How To Make Small Talk

How To Make Small Talk

One of the keys to being successful in your career is knowing the right people. Unfortunately, it's not easy to make connections. You can overcome the challenges of networking by learning how to make small talk. With a few simple tips, you can turn small talk from a boring obligation into a meaningful opportunity.

Overcome Your Fears

Before you start standing at the water cooler, you should face your fears of small talk. Some people detest small talk. They cringe at the thought of talking about the weather with someone who doesn't even know their name. If you want to be successful at small talk, you need to get past your reservations.

As with most fears, the best way to overcome your fear of small talk is to understand it. What is it that you hate about small talk? Is it a fear of looking silly, or is it more about not knowing what to say. Think about why you dislike small talk so much and then come up with an action plan.

For instance, you might be afraid of saying something awkward. When you actually think about that fear, it might begin to seem silly. If you do say something awkward, will the other person actually remember it? It's likely that they will move on with their day and never think twice about it.

Initiate the Conversation

After you analyze your fear and figure out a way to move forward, it's time to take action. The next time you're standing next to someone in the office, kick off the conversation. It's better than sitting in awkward silence, and the other person will probably appreciate the effort.

If you're not sure how to start, come up with a 30 second introduction. You can talk about something that makes you comfortable; it doesn't need to be about work. As a general rule, people are open to talking about pets and children. They can relate to you and the conversation is easy to keep going.

With that said, talk about anything that makes you happy. You can discuss your latest work project or your favorite hobby. If you find common ground, you might even make a new friend.

Show Interest in Them

It's worth mentioning that you shouldn't initiate a conversation about yourself. Before you start the conversation, ask the other person questions. How is their day going and why are they there? As you talk to them, you might find common interests or hobbies.

Once you have common ground, it's easier to make small talk. The other person is more likely to contribute, which takes the effort off your shoulders. After you master the art of finding common ground, you might even enjoy small talk.

Prepare Yourself with Questions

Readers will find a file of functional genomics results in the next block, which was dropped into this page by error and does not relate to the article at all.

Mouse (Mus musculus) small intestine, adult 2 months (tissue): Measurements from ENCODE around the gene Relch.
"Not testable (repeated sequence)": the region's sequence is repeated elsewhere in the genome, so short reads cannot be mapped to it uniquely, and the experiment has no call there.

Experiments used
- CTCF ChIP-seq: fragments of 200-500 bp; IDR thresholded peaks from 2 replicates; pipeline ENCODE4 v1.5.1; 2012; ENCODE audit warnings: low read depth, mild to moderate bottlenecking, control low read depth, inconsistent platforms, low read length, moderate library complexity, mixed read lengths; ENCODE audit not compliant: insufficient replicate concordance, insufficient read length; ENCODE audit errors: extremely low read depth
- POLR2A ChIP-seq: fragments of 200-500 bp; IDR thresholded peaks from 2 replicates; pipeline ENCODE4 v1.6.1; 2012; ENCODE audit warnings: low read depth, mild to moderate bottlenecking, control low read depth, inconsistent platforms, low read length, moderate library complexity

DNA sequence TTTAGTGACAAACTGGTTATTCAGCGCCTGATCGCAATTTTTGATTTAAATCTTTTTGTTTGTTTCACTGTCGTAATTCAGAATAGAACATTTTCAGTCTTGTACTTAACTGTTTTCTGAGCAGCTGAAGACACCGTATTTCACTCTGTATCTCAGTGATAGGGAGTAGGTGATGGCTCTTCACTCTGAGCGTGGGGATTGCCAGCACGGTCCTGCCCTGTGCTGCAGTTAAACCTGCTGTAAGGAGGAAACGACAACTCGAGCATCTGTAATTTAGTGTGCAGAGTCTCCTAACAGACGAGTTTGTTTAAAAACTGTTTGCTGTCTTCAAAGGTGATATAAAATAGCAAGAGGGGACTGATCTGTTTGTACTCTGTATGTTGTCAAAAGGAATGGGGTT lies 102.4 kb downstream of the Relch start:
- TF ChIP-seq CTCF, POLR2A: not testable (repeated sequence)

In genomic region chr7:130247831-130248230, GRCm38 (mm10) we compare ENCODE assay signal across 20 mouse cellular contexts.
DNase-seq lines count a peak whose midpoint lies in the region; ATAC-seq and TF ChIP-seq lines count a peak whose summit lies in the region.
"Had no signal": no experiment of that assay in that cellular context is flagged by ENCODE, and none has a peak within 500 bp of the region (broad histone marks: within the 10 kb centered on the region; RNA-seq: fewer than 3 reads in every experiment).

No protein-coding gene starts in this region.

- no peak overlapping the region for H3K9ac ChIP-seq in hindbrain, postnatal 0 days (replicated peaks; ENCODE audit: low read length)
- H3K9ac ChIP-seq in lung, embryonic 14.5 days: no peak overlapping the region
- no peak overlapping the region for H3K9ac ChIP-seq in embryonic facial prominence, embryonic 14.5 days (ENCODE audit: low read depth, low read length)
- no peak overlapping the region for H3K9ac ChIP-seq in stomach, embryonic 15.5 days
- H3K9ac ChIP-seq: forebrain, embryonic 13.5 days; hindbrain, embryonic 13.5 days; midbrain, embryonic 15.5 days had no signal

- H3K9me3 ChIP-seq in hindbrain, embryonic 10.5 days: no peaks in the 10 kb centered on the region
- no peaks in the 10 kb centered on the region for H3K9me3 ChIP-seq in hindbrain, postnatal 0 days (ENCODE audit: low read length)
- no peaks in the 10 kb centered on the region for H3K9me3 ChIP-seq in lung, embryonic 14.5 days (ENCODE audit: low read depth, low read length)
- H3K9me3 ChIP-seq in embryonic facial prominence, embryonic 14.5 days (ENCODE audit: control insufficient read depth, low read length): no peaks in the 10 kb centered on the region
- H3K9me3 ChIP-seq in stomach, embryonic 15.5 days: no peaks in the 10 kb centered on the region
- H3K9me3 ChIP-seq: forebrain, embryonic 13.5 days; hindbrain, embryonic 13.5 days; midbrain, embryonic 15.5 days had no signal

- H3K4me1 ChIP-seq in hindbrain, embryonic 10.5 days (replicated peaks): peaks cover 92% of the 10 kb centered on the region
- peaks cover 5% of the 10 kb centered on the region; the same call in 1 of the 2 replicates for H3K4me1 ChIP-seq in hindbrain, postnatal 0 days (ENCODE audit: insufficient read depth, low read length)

If you're looking for a good way to initiate the conversation, prepare a few questions in advance. People like to talk about themselves and they feel happy when someone includes them. Even if you're with a large group of people, pick one person to speak with and ask them a few questions. If you choose someone you don't know, you'll have plenty to talk about.

By having questions ready, you ensure that the conversation won't come to a sudden stop. People can only talk about one topic for so long. To maintain the flow, have a short or long list of questions ready in your head. Here are a few great questions:

What brings you here today?

What's caught your interest up to now?

Do you have any recommendations on XYZ?

What do you do for fun?

Although it's important to ask questions, it's just as important to listen to the answers. If you ask one question after another without hearing the other person, you won't make a good impression. Take time to listen to the answer and ask questions about the answer. While you may not be able to prepare ahead of time for this, you should be able to come up with a few on the spot.

Good Follow-Up Questions

Still struggling to come up with questions? Here are a few follow-up questions to keep the conversation flowing:

That's cool! Can you tell me more?

What is it you like about that topic?

How did you get into that?

How long have you been doing that?

If you're having a conversation with a friend, you'd probably have a similar flow. Using follow-up questions is a way to create a natural conversation. It makes the other individuals around you feel comfortable and builds relationships.

Have a Wingperson

If you're particularly antisocial, you should consider asking a friend to help you with small talk. As silly as it might seem, have a practice session with them. Pretend you don't know them and try to start a conversation. Use the icebreaker you have and practice asking some of the questions above.

In this case, it can be helpful to work with someone who is an extrovert. You can even ask them to accompany you on social outings. Watch them as they socialize and follow their cues. Once you feel comfortable, start introducing people to your friend. You might feel more comfortable because the attention isn't on you.

Practice and Practice

At first, you can take baby steps. You won't become a social butterfly overnight. However, you can try to take small steps to become better at conversing. The next time you're at a work event, step out of your comfort zone. Introduce yourself to one person.

Small talk is never easy, but it can become easier. As long as you make a conscious effort to make small talk, you can improve at it. Over time, you'll notice all of the benefits of small talk and building up your network. Your connections could be what give you a new job opportunity or a promotion.

In today's world, your career could depend on your ability to make small talk. Whether or not you're an extrovert, these tips above can help you.

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